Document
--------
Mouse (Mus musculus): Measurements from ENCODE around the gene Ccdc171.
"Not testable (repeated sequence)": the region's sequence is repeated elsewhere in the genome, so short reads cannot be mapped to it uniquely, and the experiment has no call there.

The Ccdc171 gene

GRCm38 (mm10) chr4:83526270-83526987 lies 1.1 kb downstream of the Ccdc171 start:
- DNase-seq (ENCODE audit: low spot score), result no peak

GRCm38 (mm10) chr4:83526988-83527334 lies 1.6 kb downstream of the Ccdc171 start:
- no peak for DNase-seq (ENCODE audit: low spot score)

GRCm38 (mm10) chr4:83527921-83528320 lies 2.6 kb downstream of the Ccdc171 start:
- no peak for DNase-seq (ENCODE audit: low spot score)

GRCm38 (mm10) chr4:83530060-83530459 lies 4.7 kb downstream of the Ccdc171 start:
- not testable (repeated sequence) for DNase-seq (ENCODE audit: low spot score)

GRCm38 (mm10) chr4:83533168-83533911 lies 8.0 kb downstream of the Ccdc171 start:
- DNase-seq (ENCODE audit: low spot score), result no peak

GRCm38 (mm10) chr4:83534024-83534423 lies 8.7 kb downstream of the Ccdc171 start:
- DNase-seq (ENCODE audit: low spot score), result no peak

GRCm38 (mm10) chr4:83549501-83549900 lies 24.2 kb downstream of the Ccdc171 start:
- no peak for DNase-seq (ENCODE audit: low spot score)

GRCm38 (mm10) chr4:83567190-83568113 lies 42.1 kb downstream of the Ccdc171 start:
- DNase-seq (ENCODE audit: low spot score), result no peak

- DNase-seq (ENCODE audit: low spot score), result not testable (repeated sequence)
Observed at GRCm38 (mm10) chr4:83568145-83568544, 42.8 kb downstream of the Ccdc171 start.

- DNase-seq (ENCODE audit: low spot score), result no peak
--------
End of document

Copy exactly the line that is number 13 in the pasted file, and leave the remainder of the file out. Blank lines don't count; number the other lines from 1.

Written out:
- DNase-seq (ENCODE audit: low spot score), result no peak